Friday, May 21, 2010

Photo Essay: Worshipful Company of Makers of Playing Cards

The worshipful companies in London are trade guilds. I belong to the Worshipful Company of Information Technologists and that means I am a freeman of the City of London. It sounds more impressive than anything else or an actual benefit, but it allows me to elect representatives and do some more bits and bobs. But back in the middle ages, this provided the professional structure of the city, allowed the city to stand up to the monarchy and established the beginnings of a middle class. There are 107 companies and some of them are really interesting. Here’s a photo essay which relates to the makers of playing cards.

This display case is in the Guildhall, the seat of the Lord Mayor of the City of London.

This document is the Charter forming the company which was formally provided by King Charles I (yes, the same fellow who lost his head) in 1628 and just below the document are the two seals of the company. You can click on every photo here to see a larger resolution of the photograph.

Interestingly, from this date on, all imports of foreign playing cards was stopped and customs officials were told to confiscate the items. Protectionism, eh? Works every time! Anyway, they protected the trade and in return, the company paid two shillings per gross of playing cards to the King and further one shilling per gross to the officer who sealed the pack of cards. This payment continued till 1960. Shows how extraordinarily long lived these taxes are. Can you imagine? This is the coat of arms of the company. You can actually see the painting of Charles I on the top.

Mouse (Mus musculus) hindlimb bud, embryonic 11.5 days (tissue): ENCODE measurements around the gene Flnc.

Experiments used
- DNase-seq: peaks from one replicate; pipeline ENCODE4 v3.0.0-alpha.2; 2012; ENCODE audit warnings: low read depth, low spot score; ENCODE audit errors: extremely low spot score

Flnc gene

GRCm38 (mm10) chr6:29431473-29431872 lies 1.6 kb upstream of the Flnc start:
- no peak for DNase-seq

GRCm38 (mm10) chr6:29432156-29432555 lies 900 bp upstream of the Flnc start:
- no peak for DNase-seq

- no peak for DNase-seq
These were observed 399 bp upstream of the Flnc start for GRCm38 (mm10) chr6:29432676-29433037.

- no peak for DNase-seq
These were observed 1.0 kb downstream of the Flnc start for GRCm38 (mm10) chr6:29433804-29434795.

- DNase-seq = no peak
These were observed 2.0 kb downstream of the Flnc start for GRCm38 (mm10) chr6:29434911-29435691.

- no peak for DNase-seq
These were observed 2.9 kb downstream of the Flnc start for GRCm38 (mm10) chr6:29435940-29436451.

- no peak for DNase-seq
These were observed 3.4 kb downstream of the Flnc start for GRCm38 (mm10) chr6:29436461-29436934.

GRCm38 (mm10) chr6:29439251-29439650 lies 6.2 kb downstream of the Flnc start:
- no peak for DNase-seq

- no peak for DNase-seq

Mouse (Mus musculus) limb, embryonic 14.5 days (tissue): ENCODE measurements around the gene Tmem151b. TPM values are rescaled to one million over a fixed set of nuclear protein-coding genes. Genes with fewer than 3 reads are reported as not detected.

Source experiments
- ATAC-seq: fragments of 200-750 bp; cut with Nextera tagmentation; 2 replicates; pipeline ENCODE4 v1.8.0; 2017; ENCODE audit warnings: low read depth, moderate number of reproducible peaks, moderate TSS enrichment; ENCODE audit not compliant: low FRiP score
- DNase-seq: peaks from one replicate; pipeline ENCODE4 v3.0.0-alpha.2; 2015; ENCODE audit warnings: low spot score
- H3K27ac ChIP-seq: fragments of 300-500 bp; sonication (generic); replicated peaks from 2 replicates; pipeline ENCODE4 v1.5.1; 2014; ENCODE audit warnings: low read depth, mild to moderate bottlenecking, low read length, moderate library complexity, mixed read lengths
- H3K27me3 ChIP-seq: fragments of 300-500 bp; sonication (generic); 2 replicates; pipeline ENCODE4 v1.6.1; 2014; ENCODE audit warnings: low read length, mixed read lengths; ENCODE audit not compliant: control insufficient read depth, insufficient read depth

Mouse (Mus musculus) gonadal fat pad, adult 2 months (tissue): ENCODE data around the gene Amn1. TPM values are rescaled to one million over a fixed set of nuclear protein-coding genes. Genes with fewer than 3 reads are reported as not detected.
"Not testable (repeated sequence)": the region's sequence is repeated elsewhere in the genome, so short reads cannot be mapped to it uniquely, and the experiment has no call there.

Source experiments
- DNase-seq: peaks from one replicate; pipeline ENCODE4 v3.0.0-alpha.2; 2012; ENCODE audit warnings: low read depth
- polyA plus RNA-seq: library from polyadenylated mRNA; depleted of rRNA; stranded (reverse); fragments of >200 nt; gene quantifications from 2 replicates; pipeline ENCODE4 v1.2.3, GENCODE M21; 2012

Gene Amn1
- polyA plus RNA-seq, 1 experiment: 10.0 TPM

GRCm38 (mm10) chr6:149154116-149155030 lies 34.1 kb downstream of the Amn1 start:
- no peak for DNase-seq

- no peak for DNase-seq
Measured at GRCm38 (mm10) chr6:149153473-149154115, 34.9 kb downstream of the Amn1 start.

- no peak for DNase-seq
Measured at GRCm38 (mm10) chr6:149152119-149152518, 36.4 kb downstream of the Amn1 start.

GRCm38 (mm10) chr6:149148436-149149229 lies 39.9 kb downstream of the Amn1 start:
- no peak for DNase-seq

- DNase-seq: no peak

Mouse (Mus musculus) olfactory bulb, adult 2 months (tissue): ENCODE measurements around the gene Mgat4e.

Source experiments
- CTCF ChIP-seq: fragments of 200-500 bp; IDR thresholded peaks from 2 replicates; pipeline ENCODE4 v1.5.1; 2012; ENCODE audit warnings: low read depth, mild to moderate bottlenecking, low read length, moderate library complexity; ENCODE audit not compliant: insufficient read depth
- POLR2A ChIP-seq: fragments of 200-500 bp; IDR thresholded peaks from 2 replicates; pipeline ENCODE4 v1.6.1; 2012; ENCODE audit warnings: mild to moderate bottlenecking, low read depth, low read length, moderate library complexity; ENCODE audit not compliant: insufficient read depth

Here are some examples of the playing cards that were made. But by and large, the company now concentrates on charity and educational activities along with some card related activities such as Bridge Competitions.

Some more examples, from the left, a commemoration of the sailing of the Mayflower in 1620, the first moon ride by the astronauts of Apollo 15, Halley’s Comet (see the red comet at the top of the 3rd card?) and finally the circumnavigation of the world by balloon. You might think that this is an anachronism, but playing cards contain a fascinating history of human kind, with the paintings on them being a great record of human activity. See the wiki entry on this topic, absolutely spell binding. How they arrived in Europe from China and India via the Middle East is a fascinating journey. How these cards were used not just for playing, but were also used for making political statements, etc. And then from there we now end up with a situation that you and I play FreeCell and solitaire on our computers. The Worshipful Company played a small but crucial part in this part of Human History.

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